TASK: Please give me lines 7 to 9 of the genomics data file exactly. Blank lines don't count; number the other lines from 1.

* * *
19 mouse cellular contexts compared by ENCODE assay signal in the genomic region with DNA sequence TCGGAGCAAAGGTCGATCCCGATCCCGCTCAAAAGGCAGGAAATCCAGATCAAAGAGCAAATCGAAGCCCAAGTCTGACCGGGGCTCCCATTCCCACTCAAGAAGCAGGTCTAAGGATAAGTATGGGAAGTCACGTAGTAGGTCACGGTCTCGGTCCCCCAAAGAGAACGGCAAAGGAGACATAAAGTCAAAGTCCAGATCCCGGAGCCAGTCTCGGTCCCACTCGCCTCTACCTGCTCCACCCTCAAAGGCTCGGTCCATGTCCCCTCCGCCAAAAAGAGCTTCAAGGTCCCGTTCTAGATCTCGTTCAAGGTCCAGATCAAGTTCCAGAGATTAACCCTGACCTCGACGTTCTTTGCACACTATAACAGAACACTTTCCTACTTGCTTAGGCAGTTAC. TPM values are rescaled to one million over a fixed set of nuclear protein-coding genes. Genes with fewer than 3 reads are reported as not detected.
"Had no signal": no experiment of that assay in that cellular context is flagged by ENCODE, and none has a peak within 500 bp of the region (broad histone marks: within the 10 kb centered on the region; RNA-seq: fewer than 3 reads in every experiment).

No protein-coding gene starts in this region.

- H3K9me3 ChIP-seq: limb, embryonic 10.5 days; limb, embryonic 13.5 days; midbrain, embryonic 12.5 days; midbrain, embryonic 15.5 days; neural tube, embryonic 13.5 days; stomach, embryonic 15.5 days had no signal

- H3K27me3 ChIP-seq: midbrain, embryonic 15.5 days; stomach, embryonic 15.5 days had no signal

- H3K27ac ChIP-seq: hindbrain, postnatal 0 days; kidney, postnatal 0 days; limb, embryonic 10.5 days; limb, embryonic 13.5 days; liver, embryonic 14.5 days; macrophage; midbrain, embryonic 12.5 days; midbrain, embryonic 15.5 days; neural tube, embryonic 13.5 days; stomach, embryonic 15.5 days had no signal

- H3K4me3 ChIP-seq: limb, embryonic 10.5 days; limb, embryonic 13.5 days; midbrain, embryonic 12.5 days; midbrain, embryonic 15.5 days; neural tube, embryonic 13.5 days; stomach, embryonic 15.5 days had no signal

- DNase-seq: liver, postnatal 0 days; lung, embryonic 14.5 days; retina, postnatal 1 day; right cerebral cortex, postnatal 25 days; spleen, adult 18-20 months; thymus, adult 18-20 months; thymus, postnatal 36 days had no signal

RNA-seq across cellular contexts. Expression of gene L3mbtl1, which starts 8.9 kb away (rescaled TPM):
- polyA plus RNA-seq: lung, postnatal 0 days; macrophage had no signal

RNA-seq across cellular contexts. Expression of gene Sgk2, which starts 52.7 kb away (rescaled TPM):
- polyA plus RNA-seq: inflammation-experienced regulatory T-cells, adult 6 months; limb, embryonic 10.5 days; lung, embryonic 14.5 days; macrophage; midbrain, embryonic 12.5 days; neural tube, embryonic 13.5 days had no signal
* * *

- H3K4me3 ChIP-seq: limb, embryonic 10.5 days; limb, embryonic 13.5 days; midbrain, embryonic 12.5 days; midbrain, embryonic 15.5 days; neural tube, embryonic 13.5 days; stomach, embryonic 15.5 days had no signal

- DNase-seq: liver, postnatal 0 days; lung, embryonic 14.5 days; retina, postnatal 1 day; right cerebral cortex, postnatal 25 days; spleen, adult 18-20 months; thymus, adult 18-20 months; thymus, postnatal 36 days had no signal

RNA-seq across cellular contexts. Expression of gene L3mbtl1, which starts 8.9 kb away (rescaled TPM):